My life: a tonsorial narrative

I was talking to the best friend last night about an old schoolmate of ours whom I'd recently seen out and about at Wine Bar, and she asked if the person had recognised me. The answer was no, which prompted a question from EH --- whom I've only known only for the last few years --- about whether I've changed a lot in appearance since I left school.

Well, I should hope the hell so.

Let's start with the hair. As a child, I had short hair for functional reasons: my mother didn't want to have to fuss with a kid with long hair, plus we live in the tropics after all. The short 'do persisted all through my childhood years because the school I attended prohibited students from growing their hair longer than a bob cut. (Hairpins were allowed, but they had to be matte black, the kind that you can buy very cheaply by the 100s and that smells suspiciously oily even when they're brand-new.) (Female students weren't allowed to wear earrings either, as we found out after I got my ears pierced. But that's another story for another time.) (Stellou, this tendency for parenthetical expatiation is totally your fault.)

Then I hit secondary school: liberation --- long hair of any length was permitted. Okay, so it had to be bound up "neatly" with hair accessories that either black or navy blue in colour, which are positively Victorian rules by today's standards, but considering what I'd experienced prior to that, I was grateful for small mercies. So as a teenager, I experimented with long hair for the first time in my life, realised that braiding was a lot tougher than it looked, even under my mother's expert tutelage, and spent a lot of time in the pre-dawn hours (don't forget: school starts at 7:30 am in this workholic country) trying to achieve neat ponytails.

By the time I went on to junior college (translation for non-Singaporean readers: senior high), I was done with long hair. Brutal haircuts and an utter lack of intelligent vanity on my part accelerated my reversion to a hairdo that stopped at the collar, gradually was allowed to become shapeless and overgrown, only to be sheared back to unattractive uniformity again. What a dork I looked.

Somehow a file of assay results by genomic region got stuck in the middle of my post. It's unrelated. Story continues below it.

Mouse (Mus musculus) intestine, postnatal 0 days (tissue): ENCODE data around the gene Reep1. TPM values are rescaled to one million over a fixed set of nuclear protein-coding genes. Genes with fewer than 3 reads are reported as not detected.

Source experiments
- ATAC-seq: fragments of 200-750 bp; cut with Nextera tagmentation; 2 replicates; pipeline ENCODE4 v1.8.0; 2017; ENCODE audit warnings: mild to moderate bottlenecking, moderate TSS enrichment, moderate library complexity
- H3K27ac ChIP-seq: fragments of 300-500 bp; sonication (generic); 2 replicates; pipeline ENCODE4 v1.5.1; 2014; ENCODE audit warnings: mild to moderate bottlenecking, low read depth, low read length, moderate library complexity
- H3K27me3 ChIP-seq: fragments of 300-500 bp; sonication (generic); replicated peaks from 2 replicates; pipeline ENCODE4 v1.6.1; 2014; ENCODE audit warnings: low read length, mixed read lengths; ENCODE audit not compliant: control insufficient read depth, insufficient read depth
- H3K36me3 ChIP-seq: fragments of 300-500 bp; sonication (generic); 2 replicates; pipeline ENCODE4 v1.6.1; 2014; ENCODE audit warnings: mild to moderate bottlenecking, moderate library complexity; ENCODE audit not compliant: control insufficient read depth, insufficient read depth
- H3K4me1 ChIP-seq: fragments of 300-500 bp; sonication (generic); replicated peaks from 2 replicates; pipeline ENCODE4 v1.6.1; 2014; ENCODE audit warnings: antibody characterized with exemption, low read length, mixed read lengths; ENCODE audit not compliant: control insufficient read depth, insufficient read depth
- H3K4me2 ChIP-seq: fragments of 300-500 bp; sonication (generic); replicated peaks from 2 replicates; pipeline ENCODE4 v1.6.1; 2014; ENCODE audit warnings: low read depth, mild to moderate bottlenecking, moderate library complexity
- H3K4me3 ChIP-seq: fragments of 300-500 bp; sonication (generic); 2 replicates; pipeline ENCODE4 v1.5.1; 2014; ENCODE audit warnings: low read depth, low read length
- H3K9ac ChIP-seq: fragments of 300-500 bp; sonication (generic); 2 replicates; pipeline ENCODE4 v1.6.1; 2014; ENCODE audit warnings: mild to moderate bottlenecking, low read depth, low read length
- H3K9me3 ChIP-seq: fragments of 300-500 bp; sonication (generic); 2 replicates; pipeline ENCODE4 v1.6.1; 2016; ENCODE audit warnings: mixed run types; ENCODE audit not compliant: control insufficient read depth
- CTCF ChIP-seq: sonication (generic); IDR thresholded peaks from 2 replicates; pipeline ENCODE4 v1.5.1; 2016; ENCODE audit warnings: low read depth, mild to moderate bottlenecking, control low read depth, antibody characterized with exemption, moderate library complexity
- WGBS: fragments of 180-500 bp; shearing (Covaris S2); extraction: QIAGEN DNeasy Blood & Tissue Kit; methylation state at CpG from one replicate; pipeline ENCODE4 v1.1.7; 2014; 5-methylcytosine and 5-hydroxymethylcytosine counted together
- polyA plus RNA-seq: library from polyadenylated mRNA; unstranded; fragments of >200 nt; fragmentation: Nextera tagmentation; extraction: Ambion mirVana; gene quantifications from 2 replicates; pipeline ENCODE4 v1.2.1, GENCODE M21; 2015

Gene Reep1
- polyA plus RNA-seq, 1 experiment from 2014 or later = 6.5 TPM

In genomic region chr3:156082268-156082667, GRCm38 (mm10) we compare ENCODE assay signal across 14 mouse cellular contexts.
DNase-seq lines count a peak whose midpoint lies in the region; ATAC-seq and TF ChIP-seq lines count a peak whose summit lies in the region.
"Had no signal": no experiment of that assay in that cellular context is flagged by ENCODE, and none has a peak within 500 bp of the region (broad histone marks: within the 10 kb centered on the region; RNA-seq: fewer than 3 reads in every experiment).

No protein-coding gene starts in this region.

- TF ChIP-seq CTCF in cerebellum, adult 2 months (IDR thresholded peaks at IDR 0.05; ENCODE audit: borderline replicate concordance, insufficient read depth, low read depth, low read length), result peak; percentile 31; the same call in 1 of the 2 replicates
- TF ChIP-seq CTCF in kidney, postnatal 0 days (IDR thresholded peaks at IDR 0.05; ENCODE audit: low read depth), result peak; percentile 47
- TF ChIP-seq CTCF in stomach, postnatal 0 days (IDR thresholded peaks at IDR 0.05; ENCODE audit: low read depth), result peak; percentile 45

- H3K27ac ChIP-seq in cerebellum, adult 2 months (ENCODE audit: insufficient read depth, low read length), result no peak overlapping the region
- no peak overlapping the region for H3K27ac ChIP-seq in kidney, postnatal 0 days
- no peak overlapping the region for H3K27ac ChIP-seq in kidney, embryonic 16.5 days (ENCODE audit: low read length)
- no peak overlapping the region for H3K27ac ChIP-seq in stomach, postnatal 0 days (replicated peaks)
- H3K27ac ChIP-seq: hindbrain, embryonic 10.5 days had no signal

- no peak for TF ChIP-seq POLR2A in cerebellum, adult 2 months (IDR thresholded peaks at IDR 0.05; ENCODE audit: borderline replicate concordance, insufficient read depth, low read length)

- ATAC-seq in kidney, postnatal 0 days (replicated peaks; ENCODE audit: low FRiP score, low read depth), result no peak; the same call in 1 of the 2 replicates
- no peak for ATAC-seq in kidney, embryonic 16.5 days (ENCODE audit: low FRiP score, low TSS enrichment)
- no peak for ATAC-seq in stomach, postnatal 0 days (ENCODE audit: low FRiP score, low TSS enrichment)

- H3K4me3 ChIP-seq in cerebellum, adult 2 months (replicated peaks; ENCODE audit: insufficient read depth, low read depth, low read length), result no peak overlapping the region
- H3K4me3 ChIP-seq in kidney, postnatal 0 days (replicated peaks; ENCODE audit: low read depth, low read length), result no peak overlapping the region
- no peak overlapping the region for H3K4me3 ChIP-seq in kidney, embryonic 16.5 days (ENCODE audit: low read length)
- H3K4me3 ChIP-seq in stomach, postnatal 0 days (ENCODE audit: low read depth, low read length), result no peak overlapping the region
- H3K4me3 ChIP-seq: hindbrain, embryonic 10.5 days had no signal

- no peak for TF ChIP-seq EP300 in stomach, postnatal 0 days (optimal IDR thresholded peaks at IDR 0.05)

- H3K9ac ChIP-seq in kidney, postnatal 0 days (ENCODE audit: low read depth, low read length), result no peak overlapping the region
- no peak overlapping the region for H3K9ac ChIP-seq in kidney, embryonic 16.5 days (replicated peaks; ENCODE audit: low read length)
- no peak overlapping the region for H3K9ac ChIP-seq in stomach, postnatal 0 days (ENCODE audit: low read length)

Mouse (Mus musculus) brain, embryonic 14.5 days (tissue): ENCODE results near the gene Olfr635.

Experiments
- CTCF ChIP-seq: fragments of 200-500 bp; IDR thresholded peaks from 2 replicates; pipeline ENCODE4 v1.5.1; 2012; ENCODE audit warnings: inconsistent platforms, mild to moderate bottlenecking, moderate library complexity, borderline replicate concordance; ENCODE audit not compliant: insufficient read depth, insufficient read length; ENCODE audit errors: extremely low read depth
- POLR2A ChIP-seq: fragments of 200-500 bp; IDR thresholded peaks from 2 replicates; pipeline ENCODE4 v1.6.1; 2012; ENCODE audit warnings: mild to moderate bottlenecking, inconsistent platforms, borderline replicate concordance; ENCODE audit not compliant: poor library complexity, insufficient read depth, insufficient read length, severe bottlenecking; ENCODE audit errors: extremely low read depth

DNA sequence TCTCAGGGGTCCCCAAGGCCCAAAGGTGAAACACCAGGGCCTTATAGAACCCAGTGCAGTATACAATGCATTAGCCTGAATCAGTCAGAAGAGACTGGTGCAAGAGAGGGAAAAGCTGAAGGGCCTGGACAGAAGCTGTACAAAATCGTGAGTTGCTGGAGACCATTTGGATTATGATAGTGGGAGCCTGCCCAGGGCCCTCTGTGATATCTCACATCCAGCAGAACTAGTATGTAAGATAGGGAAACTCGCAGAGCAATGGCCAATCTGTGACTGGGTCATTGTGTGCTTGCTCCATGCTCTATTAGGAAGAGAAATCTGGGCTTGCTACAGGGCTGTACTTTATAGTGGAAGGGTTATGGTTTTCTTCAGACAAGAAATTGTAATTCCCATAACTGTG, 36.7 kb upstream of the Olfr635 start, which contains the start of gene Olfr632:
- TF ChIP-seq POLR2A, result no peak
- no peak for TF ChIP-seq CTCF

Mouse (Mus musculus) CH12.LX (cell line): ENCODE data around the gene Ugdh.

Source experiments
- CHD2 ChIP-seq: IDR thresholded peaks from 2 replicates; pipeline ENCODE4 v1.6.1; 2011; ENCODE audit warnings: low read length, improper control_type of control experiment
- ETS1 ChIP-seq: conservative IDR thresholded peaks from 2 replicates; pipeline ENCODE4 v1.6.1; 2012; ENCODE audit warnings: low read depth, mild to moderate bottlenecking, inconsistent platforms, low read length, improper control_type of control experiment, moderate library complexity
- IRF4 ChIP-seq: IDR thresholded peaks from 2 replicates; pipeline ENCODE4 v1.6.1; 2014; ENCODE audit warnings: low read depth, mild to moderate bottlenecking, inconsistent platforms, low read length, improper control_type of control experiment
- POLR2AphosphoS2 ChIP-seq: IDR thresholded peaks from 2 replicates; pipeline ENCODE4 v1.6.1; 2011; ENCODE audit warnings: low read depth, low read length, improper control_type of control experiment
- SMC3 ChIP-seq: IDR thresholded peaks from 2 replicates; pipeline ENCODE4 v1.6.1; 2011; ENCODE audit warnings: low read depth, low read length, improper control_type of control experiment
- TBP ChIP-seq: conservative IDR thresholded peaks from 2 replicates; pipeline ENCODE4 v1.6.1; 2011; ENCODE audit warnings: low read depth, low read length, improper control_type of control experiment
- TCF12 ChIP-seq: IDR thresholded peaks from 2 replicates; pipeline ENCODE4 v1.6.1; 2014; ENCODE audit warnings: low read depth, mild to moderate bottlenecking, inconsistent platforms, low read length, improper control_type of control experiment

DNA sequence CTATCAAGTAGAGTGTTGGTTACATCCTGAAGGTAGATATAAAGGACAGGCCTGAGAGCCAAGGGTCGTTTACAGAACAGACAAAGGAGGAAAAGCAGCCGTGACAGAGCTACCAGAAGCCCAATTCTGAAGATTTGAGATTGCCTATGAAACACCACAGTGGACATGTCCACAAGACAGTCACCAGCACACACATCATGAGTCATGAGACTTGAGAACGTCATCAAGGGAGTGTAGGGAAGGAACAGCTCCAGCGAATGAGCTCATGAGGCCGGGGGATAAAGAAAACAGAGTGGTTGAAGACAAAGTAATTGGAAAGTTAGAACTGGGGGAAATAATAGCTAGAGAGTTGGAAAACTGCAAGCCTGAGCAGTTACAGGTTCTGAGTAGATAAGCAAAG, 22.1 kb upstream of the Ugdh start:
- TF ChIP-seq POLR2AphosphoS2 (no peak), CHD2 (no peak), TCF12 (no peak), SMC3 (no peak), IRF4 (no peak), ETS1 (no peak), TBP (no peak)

Colder climes in the university years encouraged me to grow out my hair again, this time without having to bother with funereal hair accessories or, indeed, any hair accessories at all. In the words of some friends: I went all Pocahantas. The thickness of my hair, which can make it a really sweltering mass in tropical Singapore, was for once not a burden, even on staticky winter afternoons, plus lookit all the money I saved from not needing haircuts.

(Guilty confession: between junior college and university, I cut my hair short and permed it. The less said about that time, the better.)

Back in Singapore after graduation, I raged at the weather, the government, my parents --- and steadfastly wore my hair long. Eventually, it was the weather that wore me down. Though I only trimmed my hair once or twice a year, each neatening tamed the edge closer and closer to my shoulders --- till last year I made the fateful decision to chop it all off and settle for chin-length hair for the first time in almost ten years.

It's been good since then. For one thing, I now go to a good hairdresser (thanks for sharing, Ondine!), so I needn't worry that short hair = bad hair. Short hair's easier to manage for running and I think my neck's relishing the fact that it gets to see the sun for a bit. The hair takes less time and fuss to highlight, as and when I decide I want to add a little colour to it, and it doesn't take like three hours after a shower to fully dry.

So the short answer to EH's question is: No, I don't look like I used to in school, at all. There's different hair, there's contacts, and I'd like to think I'm a more interesting person than I used to be.

Conversely, it's funny to think that people who've met me in the last year or so, like my current colleagues or students, have never seen me with long, long hair. I'm not saying they're missing out on anything; it's just that having long hair was a part of who I was for so long, through particularly formative years of my life, and it's odd to think they don't 'see' me in that way.

On the other hand, I'm glad there aren't many people who know me from childhood. There were some really ugly moments back then ...


At 5/07/2005 4:08 am , Blogger Kay said...

Heh. Before we (I can't remember who exactly) got to know what a wonderful person you truly are, we used to bitch about how you'd play with your hair in Chua's classes and look for split ends while you talked. That would be my earliest memory of you. =)

At 5/07/2005 6:31 am , Blogger Tym said...

That's another good reason not to keep long hair --- the damned split ends! And yes, I'm mildly OCD that way. If one split end falls into sight, I'll pick at it, then go hunting for more. I have many twitchy habits :)

At 5/08/2005 11:30 am , Blogger Agagooga said...

Eh Raffles Guys can only use black hair accessories.

And I didn't see you with -that- long hair.

At 5/09/2005 9:50 pm , Anonymous Anonymous said...

My mother also opted for short hair for me when I was a kid. As i got older and more tomboy-ish, she despaired that I would never grow my hair out. I've had long hair three times in my life, for less than a year each time (my definition of long = past my chin). And my mother has been forced to grudgingly admit that I look better with short hair, wahey!

A lot of people say I haven't changed since secondary school. Which is bad, since I had braces and spots.

At 5/10/2005 12:32 am , Blogger Tym said...

Agagooga --- Yes, I did!! And they had navy blue in my time ... (do I sound like a withered old geezer yet?)

Andrea --- Yah, Asian moms are so practical :) I suppose my mom's partial to short hair because that's how she prefers to wear her own hair.


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